I heard (former British Prime Minister) John Major talk about his efforts to find a peaceful solution in Northern Ireland, and he said that he only began to make progress when he saw the (Irish Republican Army) not as a terrorist organization, but as a political actor.
I am not saying that this would necessarily happen with (the Islamic State).
Now, (the United States and Afghanistan are) trying to negotiate with the Taliban.
Q: Could you explain your definition of terrorism?
A: It is used so instrumentally by the geopolitical forces. I think a clearer understanding of political conflict arises by not using the terminology of “terrorism.” If it is used, I believe it should be used to encompass both movements like (the Islamic State), but also governments.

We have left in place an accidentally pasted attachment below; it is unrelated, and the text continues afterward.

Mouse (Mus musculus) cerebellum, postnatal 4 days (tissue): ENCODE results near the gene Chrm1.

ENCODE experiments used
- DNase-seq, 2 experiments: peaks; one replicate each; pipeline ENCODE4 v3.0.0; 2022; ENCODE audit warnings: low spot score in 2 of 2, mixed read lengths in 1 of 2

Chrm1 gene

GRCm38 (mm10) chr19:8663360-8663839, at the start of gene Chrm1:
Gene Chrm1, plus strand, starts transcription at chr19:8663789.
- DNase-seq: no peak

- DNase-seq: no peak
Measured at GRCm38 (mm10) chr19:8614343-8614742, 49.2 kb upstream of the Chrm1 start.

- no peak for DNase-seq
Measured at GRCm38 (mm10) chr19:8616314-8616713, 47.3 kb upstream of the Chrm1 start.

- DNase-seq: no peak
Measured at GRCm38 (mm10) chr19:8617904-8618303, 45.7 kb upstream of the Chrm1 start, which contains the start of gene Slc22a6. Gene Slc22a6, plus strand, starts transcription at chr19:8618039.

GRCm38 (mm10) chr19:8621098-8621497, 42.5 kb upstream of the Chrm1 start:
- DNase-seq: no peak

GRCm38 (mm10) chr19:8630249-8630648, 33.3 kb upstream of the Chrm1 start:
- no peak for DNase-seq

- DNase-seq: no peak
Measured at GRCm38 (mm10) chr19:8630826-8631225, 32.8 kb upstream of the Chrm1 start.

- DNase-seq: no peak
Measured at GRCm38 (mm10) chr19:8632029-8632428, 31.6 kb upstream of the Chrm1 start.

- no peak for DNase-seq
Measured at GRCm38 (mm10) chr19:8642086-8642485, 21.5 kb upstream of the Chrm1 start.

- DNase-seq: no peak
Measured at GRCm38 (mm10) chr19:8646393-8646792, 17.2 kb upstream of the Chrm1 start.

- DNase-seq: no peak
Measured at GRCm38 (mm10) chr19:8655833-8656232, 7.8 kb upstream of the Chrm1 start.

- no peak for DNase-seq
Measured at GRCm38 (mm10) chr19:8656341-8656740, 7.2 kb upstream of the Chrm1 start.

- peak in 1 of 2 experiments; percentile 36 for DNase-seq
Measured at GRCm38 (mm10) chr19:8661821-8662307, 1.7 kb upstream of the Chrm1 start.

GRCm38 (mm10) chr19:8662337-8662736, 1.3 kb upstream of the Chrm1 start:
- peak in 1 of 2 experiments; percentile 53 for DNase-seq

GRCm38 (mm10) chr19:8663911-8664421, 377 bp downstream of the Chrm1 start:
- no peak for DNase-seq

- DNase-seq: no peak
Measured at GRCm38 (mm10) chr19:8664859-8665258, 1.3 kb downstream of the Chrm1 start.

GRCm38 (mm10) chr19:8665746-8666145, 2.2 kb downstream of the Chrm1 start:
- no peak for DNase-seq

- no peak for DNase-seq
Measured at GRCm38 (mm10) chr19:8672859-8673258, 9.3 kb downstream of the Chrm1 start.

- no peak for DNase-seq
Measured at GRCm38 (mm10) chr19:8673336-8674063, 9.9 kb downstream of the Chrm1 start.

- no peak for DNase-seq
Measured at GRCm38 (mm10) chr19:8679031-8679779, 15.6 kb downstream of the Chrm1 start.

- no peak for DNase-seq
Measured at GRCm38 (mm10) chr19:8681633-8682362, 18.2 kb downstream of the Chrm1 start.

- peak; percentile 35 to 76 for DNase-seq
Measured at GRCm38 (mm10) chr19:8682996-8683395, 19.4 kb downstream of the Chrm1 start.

The essence of terrorism is deliberate political violence against those who are innocent civilians. State terrorism is in my way of thinking more destructive of people than is the terrorism of the anti-state movements.
Hamas won the election in 2006 (in Palestine), but it has been in Israel’s interest to keep them in this “terrorist box,” and the United States has endorsed that approach.
Q: You served as special rapporteur on Palestinian human rights for the United Nations. Do you see any progress toward the establishment of a Palestinian state?
A: Israel has created conditions that make it very hard to imagine how to create a Palestinian state. In that sense, I don’t have the political imagination to understand how a two-state solution (for Israel and Palestine) could emerge given present realities on the ground. People have talked about confederations and a secular one-state solution. But these solutions do not seem to be on the political horizon.
I am not smart enough to be pessimistic, but I’m not smart enough to be optimistic either, so I don’t know what will unfold in the future, but it is likely to be something that we don’t anticipate at the moment.